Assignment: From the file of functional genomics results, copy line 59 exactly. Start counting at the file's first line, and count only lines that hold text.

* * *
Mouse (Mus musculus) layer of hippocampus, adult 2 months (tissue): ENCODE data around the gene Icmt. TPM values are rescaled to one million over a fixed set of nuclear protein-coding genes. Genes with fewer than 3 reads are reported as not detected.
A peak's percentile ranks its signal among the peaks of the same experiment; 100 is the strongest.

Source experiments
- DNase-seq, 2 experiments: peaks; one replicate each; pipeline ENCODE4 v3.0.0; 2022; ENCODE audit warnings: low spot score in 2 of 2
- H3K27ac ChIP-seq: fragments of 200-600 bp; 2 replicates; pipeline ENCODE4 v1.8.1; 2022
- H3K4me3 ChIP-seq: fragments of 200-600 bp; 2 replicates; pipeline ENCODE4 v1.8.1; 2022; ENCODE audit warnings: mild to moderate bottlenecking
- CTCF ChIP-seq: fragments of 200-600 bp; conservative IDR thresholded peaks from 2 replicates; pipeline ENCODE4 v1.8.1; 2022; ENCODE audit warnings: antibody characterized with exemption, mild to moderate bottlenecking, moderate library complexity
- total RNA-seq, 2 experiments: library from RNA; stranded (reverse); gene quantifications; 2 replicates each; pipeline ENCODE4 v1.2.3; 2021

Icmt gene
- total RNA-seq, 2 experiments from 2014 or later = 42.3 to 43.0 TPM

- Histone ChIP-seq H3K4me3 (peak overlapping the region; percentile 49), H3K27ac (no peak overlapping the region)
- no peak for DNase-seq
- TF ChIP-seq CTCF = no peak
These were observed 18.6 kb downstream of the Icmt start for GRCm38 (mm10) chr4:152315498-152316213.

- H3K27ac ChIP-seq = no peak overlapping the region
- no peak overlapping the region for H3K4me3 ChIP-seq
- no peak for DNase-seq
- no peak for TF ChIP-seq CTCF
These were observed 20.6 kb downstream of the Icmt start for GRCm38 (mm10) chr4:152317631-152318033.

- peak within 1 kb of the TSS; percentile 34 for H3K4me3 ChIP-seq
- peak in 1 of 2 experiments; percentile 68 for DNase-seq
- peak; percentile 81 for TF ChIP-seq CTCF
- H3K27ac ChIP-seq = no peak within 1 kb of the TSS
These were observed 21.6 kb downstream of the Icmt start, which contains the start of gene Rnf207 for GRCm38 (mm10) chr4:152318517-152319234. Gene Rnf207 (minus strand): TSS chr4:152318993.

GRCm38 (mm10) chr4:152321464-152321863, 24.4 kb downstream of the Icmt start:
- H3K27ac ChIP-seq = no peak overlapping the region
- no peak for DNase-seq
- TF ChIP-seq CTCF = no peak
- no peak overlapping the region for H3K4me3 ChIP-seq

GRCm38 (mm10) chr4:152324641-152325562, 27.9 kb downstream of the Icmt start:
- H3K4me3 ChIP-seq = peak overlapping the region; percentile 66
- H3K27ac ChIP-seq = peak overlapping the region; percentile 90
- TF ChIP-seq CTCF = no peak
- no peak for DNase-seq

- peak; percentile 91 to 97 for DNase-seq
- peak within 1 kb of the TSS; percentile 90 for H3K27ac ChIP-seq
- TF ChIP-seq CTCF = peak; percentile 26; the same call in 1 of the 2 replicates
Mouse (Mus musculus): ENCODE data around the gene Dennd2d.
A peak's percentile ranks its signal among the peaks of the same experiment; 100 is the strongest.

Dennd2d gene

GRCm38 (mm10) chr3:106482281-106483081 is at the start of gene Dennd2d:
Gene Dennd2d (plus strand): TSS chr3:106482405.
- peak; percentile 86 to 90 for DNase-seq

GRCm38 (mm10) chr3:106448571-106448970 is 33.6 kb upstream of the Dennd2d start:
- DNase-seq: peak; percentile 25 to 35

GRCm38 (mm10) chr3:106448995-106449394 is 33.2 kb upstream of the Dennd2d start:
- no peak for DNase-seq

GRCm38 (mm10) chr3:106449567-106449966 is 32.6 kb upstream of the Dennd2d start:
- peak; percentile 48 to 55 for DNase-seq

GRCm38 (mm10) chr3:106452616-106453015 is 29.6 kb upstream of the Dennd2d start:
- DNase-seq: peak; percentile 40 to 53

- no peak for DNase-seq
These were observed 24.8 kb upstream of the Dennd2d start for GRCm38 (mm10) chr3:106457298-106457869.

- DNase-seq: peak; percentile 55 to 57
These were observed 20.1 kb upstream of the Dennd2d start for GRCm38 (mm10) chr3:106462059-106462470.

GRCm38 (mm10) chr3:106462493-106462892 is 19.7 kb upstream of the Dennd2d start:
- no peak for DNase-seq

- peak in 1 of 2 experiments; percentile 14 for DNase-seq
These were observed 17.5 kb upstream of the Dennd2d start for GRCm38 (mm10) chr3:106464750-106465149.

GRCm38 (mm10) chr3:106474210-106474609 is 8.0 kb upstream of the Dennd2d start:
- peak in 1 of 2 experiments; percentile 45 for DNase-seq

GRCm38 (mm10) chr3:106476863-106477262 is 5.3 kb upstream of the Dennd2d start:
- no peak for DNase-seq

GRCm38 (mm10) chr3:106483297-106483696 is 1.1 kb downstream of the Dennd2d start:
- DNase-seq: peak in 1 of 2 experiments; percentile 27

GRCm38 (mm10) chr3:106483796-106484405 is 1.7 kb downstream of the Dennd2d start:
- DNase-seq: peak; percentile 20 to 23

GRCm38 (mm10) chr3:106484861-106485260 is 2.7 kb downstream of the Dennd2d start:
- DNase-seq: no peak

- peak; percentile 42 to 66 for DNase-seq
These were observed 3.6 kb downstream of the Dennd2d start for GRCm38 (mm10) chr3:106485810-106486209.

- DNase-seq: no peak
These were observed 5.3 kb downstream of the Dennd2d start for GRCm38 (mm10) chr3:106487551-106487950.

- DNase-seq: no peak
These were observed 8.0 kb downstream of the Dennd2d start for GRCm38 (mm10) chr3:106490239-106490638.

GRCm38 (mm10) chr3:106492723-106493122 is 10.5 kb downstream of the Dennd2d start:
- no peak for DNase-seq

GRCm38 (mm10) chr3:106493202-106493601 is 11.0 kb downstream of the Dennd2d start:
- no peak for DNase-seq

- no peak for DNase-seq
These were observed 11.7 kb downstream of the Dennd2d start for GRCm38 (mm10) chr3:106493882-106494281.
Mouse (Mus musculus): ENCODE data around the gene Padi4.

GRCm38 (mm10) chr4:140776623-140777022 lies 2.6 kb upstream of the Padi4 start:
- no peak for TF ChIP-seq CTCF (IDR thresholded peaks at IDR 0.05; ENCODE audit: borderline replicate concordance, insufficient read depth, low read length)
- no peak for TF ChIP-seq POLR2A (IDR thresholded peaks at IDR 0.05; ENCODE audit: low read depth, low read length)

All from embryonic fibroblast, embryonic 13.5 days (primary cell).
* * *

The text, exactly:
These were observed 17.5 kb upstream of the Dennd2d start for GRCm38 (mm10) chr3:106464750-106465149.